On a personal level, it’s relatively easy to overspend by rationalising certain big-ticket expenses such as planning for a wedding, renovation, or purchasing a new home.  

Housing costs, including rent and home prices, can be prohibitively high especially in popular areas. This makes it challenging for younger Singaporeans to save for a down payment or afford monthly mortgage payments.

Accumulating credit card debt is common and can lead to potential long-term financial consequences if not managed carefully.

Don’t let debt become a significant obstacle on your path to financial freedom. Take control by creating a strategy to pay off high-interest debt systematically, starting with credit cards and loans carrying the highest interest rates. 

Consider refinancing options to lower interest payments and accelerate debt repayment. Avoid accumulating additional debt, and focus on living within your means.

Related: Best Savings Accounts in Singapore 2024

Budgeting Mistake #6 – Not Understanding The Difference Between Investing and Gambling 

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Source: Unsplash

If you’ve ever made a loss by investing in something based on someone’s recommendation, congratulations. 

You have learnt a valuable lesson that investment comes with risk and hopefully also realised the cost of making investment decisions based on hearsay and not research.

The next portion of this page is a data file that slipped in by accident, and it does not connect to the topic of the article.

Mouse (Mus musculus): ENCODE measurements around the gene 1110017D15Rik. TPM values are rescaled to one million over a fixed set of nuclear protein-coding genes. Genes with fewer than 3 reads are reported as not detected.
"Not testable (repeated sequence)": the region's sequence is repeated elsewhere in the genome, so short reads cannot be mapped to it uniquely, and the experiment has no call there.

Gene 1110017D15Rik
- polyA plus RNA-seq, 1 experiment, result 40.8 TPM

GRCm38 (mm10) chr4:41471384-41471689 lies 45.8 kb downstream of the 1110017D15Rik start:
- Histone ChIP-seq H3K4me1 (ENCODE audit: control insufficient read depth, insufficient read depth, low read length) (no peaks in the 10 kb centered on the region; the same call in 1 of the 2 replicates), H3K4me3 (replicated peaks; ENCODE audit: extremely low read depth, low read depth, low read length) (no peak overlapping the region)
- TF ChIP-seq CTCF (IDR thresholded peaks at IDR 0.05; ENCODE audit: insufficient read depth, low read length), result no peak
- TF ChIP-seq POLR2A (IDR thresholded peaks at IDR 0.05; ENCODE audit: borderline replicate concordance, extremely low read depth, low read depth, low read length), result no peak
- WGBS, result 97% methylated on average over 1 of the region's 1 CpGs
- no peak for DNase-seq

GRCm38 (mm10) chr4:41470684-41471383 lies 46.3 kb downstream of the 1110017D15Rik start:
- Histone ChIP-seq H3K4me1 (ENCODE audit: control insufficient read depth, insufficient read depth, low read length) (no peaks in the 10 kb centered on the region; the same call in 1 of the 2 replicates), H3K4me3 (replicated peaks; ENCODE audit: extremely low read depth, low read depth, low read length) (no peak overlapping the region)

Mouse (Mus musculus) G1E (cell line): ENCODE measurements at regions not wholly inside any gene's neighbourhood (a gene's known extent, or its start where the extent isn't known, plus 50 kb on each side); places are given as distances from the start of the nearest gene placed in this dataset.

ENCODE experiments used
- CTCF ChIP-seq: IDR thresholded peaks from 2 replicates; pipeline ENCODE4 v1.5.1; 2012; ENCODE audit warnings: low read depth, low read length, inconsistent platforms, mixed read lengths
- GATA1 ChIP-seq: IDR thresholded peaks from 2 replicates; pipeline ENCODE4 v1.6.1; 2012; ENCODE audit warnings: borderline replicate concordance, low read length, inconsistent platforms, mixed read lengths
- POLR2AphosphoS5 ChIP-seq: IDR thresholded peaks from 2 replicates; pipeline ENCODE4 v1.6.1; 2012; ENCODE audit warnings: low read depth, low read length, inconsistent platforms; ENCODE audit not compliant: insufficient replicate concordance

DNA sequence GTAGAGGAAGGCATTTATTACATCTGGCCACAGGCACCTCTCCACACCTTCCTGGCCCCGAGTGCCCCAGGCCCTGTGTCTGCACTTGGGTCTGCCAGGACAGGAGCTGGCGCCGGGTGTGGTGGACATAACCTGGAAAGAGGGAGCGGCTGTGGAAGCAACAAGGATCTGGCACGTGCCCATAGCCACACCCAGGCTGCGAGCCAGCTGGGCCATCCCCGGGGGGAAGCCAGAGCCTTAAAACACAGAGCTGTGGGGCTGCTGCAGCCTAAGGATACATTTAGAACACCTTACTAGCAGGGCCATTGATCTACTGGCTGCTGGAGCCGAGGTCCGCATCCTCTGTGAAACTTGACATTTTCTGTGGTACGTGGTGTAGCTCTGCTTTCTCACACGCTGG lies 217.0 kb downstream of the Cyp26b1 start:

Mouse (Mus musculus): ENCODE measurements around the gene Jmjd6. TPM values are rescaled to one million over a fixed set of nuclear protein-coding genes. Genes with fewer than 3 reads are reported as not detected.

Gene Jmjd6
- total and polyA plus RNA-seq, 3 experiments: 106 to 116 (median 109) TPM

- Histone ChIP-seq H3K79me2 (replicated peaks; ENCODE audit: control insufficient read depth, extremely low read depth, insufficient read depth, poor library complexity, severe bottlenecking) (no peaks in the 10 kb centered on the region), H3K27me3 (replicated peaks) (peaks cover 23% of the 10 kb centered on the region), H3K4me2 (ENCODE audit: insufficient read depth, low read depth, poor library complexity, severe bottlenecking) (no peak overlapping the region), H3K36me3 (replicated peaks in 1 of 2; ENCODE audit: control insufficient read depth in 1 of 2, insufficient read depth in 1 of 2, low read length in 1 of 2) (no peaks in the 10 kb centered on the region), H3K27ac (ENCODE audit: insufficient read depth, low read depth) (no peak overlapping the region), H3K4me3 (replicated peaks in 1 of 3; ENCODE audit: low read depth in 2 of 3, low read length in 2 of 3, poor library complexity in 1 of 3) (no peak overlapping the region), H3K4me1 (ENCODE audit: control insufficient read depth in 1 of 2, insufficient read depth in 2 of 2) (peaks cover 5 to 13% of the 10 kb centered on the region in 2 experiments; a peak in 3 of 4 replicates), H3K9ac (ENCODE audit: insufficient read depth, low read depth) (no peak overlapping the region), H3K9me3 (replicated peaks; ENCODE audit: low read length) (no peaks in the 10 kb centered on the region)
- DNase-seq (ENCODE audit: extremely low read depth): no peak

Unlike the lottery, where you can purchase the “hope” of becoming a millionaire for as little as S$1, investing requires patience and discipline to research the companies you are keen to invest in, and sticking to your investment thesis. 

After setting aside your emergency funds, you may consider exploring investment options. Make an effort to understand the fundamental differences between the various instruments such as stocks, bonds, mutual funds, or real estate investment trusts

At the same time, keep in mind your risk tolerance and investment objectives in order to stay the course. Unless you’re a professional investor, most people will not be able to benefit from stock picking like billionaire Warren Buffett. A more realistic approach would be to open an online brokerage account and build an investment portfolio that you can easily manage.